Jesus suffered for two distinct reasons. From the beginning, He suffered at the hands of wicked people and the religious elite of His day
because His sinless life and His clear teaching struck at the heart of their false ideas and their politicizing of their faith. Then, secondly, during a brief
moment of intensity beyond our comprehension, He suffered for our sins. Although wicked men tortured His body during this season, all they did to Him didn’t prompt
a single cry. He felt the pain no less than you or I would feel pain from similar torture. But one amazingly brief moment proved so painful that He cried out,
"My God, my God, why hast thou forsaken me?" (Psalm 22:1 in prophecy around a thousand years earlier, Matthew 27:46; Mark 15:34) We cannot participate in His
atoning, sacrificial sufferings, but Peter reminds us that faithful godliness shall bring us face to face with His suffering for righteousness sake. (Colossians 1:24)
The idea of rejoicing at suffering cuts against the grain of our natural thinking. This Christian suffering is in no way related to the self-inflicted suffering of
the mentally imbalanced. The only way we are able to rejoice in our sufferings in the faith is by the comforts of the Lord of our faith. And we only experience His
comforts when we truly follow His example to such an extent that our conduct enrages those around us who refuse to walk in His steps. Paul at one time was just such a persecutor.
Read the seventh and ninth chapters of Acts. His “consenting” to the death of Stephen does not mean that he reluctantly allowed the men in his charge to stone Stephen.
The implication is that he directly gave them instructions to do so. They stoned that noble saint with Paul’s approval. Only when Jesus appeared to Paul in His glory and
changed Paul’s whole life did the persecuting Saul change into the repentant, serving, preaching Paul. We find the power to rejoice in our sufferings only when we are blessed
to realize that we are partaking in His sufferings.
...that, when his glory shall be revealed, ye may be glad also with exceeding joy.
Peter’s context here is not eschatological, teaching about the Second Coming and heaven. It is wholly focused on how we are to conduct our lives in the here and now. While there can be no doubt that all shall see His glory at the Second Coming, we need not wait till that glorious Day. Jesus revealed Himself in His glory to Stephen at the very moment that Stephen was feeling the stones pounding his body to death. On many occasions I have sat by the bedside of godly people who knew they were dying. When the time came, they often displayed more grace than anyone could imagine. How can a mortal experience the flood of peace and joy in the shadow of his death? Ah, when you answer this question, you will begin to understand Peter’s teaching in this passage.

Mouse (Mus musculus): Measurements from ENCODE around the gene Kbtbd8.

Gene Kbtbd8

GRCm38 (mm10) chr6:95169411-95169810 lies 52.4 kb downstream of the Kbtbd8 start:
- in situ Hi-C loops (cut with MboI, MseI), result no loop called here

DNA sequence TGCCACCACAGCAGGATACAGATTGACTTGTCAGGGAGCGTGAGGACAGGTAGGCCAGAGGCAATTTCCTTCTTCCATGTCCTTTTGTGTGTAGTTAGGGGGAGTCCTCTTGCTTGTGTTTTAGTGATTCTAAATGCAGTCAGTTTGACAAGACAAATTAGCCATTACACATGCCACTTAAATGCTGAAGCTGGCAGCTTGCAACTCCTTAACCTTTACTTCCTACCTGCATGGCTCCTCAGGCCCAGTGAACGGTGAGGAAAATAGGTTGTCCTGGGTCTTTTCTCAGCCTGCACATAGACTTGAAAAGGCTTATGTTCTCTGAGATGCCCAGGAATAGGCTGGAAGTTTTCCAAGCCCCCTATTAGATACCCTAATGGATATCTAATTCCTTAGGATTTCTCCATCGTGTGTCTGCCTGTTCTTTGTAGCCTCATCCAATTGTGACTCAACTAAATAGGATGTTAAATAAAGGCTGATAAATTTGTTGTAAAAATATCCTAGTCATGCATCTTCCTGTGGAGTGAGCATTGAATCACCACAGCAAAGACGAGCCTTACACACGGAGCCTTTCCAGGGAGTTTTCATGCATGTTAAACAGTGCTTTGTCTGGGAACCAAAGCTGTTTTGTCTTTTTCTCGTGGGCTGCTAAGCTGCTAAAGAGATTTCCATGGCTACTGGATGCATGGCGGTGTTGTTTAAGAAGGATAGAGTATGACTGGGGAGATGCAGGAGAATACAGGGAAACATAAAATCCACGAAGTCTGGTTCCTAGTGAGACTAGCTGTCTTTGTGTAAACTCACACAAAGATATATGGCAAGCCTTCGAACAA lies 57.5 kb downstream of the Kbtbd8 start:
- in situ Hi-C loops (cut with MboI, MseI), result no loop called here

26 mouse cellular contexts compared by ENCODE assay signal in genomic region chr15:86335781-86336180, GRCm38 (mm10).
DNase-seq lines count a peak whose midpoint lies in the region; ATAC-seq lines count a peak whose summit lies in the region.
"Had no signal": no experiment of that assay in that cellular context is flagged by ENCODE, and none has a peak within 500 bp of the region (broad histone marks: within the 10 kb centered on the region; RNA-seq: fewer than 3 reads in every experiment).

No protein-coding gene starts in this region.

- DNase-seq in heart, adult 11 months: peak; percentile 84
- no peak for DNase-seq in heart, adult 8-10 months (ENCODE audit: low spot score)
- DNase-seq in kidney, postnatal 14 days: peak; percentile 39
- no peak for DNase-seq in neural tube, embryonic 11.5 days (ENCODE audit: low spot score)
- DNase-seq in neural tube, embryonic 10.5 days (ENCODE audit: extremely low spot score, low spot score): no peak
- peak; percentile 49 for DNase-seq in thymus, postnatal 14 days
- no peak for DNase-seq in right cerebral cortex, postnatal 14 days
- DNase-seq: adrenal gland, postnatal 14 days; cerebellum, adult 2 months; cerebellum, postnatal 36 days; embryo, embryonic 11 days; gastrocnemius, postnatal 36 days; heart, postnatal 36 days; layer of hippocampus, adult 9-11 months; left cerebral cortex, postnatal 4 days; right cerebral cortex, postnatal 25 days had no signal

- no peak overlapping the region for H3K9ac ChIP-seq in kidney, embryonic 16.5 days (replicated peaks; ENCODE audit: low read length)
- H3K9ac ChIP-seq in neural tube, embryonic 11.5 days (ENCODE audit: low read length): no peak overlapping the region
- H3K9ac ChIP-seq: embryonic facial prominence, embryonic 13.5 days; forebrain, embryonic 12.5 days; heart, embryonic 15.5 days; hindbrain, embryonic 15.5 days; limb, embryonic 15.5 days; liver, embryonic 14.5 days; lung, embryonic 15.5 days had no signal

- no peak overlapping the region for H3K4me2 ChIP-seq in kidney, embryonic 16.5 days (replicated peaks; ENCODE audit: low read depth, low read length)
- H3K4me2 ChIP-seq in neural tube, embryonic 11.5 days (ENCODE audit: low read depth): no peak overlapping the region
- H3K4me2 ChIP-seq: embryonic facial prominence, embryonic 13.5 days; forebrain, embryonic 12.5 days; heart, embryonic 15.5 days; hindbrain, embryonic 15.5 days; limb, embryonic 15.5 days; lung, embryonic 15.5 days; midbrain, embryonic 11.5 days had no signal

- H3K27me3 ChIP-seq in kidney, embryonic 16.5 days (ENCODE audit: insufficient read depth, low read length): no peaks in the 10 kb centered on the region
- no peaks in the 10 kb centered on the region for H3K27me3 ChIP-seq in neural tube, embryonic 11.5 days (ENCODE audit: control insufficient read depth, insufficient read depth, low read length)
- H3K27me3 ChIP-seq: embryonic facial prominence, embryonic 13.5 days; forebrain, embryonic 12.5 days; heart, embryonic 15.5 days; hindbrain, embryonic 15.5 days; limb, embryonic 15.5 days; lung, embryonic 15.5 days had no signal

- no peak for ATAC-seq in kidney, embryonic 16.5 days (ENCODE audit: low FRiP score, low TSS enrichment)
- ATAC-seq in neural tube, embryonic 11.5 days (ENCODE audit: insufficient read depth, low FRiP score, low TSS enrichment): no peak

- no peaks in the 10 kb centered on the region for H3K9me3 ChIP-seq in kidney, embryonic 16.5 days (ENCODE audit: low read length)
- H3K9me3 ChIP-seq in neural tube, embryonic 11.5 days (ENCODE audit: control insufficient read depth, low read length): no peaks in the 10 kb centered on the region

eople who live their lives in mediocre Christian conduct are not likely to see this glory. Nor are they likely to experience the “…exceeding joy” of which Peter writes in this passage. Think about the record of Stephen’s death in Acts 7:57-60. The record describes the reaction of the men who stoned Stephen to his powerful preaching. “…they were cut to the heart, and they gnashed on him with their teeth.” (Acts 7:54) “They cried out with a loud voice, and stopped their ears, and ran upon him with one accord.” (Acts 7:57) But don’t spend too much time looking at Stephen’s murderers. Look at Stephen!
But he, being full of the Holy Ghost, looked up stedfastly into heaven, and saw the glory of God, and Jesus standing on the right hand of God, (Acts 7:55 KJVP)
And they stoned Stephen, calling upon God, and saying, Lord Jesus, receive my spirit. And he kneeled down, and cried with a loud voice, Lord, lay not this sin to their charge. And when he had said this, he fell asleep. (Acts 7:59-60 KJVP)
o you get any sense that Jesus revealed His glory to Stephen? Indeed He did. And how did Stephen respond to that revelation of Jesus and His glory? Was he not “…glad with exceeding joy”? Here is the amazing truth of Peter’s teaching. If we stand as faithfully for our Lord as Stephen did, our Lord’s promise to us is no less than His promise to Stephen. The Christian witness through the Dark Ages of Medieval Europe is full of similar experiences, of men, women, and even godly children, who faced every imaginable form of torturous death, but, even as their bodies suffered the pains of that death, they were singing praises to God and rejoicing in Him “…with exceeding joy.”
've heard many believers think aloud about such experiences, only to slip away from the glory of the event by saying, Oh, but I know I could never endure such sufferings as they did and still praise God and be so full or joy in Him.” No! You certainly could not do so. But the power of Him who appeared to Stephen can give you that power. The ability to praise God in the heat of trials does not grow out of a stubborn human will. It comes only from the faithful grace of a loving and merciful God. Hear Paul’s own testimony.
I can do all things through Christ which strengtheneth me. (Philippians 4:13 KJVP)
aul had no inclination to think that his endurance of trials beyond measure were from his personal willpower or ability. He knew that his ability to endure the hardness of godliness with joy was based on the power of the Lord whom he served.
o not, however, overlook another point that Paul makes in this context.
I know both how to be abased, and I know how to abound: every where and in all things I am instructed both to be full and to be hungry, both to abound and to suffer need. (Philippians 4:12 KJVP)
...every where and in all things I am instructed.
I am instructed reminds us that Paul didn't coast through life as a mediocre believer and expect to be so blessed in the heat of trial. He had faced trials already, and each trial “Instructed” him to know that Jesus’ grace was sufficient, just as it is sufficient for you and me, should we ever face such trials. His grace is no less yours in your trials of life. Walk the faith-walk with Him and learn the lessons that Paul learned. You too can find that “Instruction.” Are you willing to sit under His teaching and learn?
Little Zion Primitive Baptist Church
Worship service each Sunday 10:30 A. M.
Joseph R. Holder Pastor